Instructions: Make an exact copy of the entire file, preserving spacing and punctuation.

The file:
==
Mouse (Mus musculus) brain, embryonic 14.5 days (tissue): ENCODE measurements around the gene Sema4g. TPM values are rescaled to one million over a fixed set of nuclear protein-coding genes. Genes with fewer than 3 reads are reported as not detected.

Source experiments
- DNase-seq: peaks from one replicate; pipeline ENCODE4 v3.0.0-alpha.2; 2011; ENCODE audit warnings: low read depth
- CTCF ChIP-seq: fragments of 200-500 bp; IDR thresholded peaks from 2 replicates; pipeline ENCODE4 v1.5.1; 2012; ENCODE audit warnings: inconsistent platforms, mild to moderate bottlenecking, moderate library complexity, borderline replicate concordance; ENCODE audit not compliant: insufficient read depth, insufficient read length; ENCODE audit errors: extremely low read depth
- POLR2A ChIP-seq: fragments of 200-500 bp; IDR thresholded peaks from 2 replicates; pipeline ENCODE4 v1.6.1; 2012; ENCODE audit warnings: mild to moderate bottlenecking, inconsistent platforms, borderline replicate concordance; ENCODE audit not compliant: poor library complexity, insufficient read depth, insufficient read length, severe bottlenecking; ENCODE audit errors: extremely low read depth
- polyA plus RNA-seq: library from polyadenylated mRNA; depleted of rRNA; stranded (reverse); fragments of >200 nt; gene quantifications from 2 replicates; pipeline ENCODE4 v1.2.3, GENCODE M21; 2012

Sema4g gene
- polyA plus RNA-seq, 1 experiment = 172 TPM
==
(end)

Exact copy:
Mouse (Mus musculus) brain, embryonic 14.5 days (tissue): ENCODE measurements around the gene Sema4g. TPM values are rescaled to one million over a fixed set of nuclear protein-coding genes. Genes with fewer than 3 reads are reported as not detected.

Source experiments
- DNase-seq: peaks from one replicate; pipeline ENCODE4 v3.0.0-alpha.2; 2011; ENCODE audit warnings: low read depth
- CTCF ChIP-seq: fragments of 200-500 bp; IDR thresholded peaks from 2 replicates; pipeline ENCODE4 v1.5.1; 2012; ENCODE audit warnings: inconsistent platforms, mild to moderate bottlenecking, moderate library complexity, borderline replicate concordance; ENCODE audit not compliant: insufficient read depth, insufficient read length; ENCODE audit errors: extremely low read depth
- POLR2A ChIP-seq: fragments of 200-500 bp; IDR thresholded peaks from 2 replicates; pipeline ENCODE4 v1.6.1; 2012; ENCODE audit warnings: mild to moderate bottlenecking, inconsistent platforms, borderline replicate concordance; ENCODE audit not compliant: poor library complexity, insufficient read depth, insufficient read length, severe bottlenecking; ENCODE audit errors: extremely low read depth
- polyA plus RNA-seq: library from polyadenylated mRNA; depleted of rRNA; stranded (reverse); fragments of >200 nt; gene quantifications from 2 replicates; pipeline ENCODE4 v1.2.3, GENCODE M21; 2012

Sema4g gene
- polyA plus RNA-seq, 1 experiment = 172 TPM